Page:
MS Teams password hacking threat

MS Teams password hacking threat

While I was looking for topics for articles this month I came across this article published by Forbes and found it not only fascinating, but relevant.  We’ve seen a client impacted by this phishing scam.  This is something all organizations should be aware of.


Although the likes of Telegram, the secure messenger service with 400 million users, has confirmed it is moving into the video chat space, the most immediate threat to the dominance of Zoom is Microsoft Teams. Especially when it comes to doing business during the work from home transition for so many employees worldwide. This should come as no great surprise, given that the number of daily active users jumped from 44 million to 75 million across just two weeks at the end of March.

A new report reveals how security researchers have observed thousands of cloned Microsoft Team login pages being used in an attempt to harvest account passwords.

At the same time that increasing numbers of prominent organizations have been announcing bans on the use of Zoom, somewhat unfairly in my never humble opinion, so many have been turning to Microsoft Teams instead. This doesn’t necessarily mean they are off the cyber-hook when it comes to being attack targets.

The discovery by researchers from Abnormal Security reveals what it says is a multi-prong Microsoft Teams impersonation attack. The Cybersecurity and Infrastructure Security Agency (CISA) issued an alert dated April 29, warning of just such attack methodology uptick given the speed of deployment as organizations migrate to Microsoft Office 365 during the COVID-19 lockdown. That alert warned how such “hasty deployment can lead to oversights in security configurations and undermine a sound O365-specific security strategy.”

In the case of the attacks seen by Abnormal Research, however, neither security configurations nor vulnerabilities in Microsoft Teams were at fault. Instead, what they observed were convincingly-crafted emails impersonating the automated notification emails from Microsoft Teams. The aim, simply to steal employee Microsoft Office 365 login credentials.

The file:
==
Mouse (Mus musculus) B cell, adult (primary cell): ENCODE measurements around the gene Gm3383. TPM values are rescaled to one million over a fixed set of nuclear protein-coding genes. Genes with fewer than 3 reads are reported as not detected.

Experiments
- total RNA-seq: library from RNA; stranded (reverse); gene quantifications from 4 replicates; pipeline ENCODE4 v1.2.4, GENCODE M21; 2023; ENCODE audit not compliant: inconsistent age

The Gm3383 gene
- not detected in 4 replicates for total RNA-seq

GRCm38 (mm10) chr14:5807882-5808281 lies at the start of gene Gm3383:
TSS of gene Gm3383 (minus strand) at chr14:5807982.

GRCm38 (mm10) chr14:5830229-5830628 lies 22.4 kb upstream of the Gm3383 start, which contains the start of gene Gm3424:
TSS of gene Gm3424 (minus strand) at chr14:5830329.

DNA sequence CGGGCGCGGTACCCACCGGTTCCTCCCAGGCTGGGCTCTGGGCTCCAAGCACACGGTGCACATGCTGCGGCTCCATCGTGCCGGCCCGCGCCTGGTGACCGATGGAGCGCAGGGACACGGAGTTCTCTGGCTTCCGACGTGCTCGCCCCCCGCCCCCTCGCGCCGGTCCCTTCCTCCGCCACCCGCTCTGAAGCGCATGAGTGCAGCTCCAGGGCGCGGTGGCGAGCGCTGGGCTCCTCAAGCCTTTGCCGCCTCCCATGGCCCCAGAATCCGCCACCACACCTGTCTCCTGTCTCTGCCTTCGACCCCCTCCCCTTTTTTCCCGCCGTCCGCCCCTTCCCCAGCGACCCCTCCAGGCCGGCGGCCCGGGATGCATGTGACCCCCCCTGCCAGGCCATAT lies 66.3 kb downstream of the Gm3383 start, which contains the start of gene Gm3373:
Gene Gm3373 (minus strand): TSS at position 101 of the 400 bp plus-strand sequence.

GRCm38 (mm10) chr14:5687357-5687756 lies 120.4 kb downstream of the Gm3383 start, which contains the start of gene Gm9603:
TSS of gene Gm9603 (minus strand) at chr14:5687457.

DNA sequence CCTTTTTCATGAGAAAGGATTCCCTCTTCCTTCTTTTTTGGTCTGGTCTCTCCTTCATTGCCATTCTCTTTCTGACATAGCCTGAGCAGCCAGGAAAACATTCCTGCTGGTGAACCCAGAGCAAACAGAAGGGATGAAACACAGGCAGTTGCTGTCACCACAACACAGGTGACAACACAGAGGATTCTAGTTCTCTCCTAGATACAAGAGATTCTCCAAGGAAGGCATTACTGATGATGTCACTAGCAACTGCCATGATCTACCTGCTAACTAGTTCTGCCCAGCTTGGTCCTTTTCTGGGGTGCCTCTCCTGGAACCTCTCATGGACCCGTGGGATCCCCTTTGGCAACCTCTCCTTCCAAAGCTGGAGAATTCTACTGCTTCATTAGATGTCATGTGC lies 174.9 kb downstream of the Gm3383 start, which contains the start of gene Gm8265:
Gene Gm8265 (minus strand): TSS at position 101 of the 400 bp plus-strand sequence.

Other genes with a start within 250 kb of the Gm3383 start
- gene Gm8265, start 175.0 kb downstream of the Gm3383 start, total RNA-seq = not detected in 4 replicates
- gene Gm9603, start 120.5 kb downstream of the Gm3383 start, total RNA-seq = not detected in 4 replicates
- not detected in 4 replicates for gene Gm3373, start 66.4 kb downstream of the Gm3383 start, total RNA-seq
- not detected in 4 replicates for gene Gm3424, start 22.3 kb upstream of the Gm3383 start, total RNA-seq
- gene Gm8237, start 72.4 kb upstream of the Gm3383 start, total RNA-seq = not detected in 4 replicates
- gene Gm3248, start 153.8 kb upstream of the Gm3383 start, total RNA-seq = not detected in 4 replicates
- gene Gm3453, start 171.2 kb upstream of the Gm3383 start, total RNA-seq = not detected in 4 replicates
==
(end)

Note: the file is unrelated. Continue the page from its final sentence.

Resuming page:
To date, the researchers report that as many as 50,000 users have been subject to this attack as of May 1. This is far from your average phishing scam, however, and comes at precisely the right time to fool already stressed and somewhat disoriented workers. Instead of the far more commonly used “sort of look-alike” alerts and notifications employed by less careful cybercriminals, this new campaign is very professional in approach. “The landing pages that host both attacks look identical to the real webpages, and the imagery used is copied from actual notifications and emails from this provider,” the researchers said.

The attackers are also using newly-registered domains that are designed to fool recipients into thinking the notifications are from an official source. I recently reported how this tactic is being used by cybercriminals looking to defraud U.S. citizens waiting for their stimulus package payments to arrive. No less than 712 malicious or suspicious stimulus package domains had been registered. Abnormal Security researchers gave the example of a fraudulent domain registered in Panama that included both “SharePoint” and “IRS” in the name to give that air of authenticity to the Microsoft Teams notification email.

As far as the credential-stealing payload is concerned, this is delivered in an equally meticulous way. With multiple URL redirects employed by the attackers, concealing the real hosting URLs, and so aiming to bypass email protection systems, the cybercriminals will eventually drive the user to the cloned Microsoft Office 365 login page.

An example of one such attack was given by the researchers where a document link was provided, that document being located at an unwary email marketing provider site. Within the document was an image asking the reader to log in to Microsoft Teams. Click on the image, and they are deposited at the cloned login page. Another example involved a link hosted on YouTube that redirected twice before landing on the malicious Microsoft Teams credential-stealing site.

“Recipients would be hard-pressed to understand that these sites were set up to misdirect and deceive them to steal their credentials,” Abnormal Security said, “given the current situation, people have become accustomed to notifications and invitations from collaboration software providers.”

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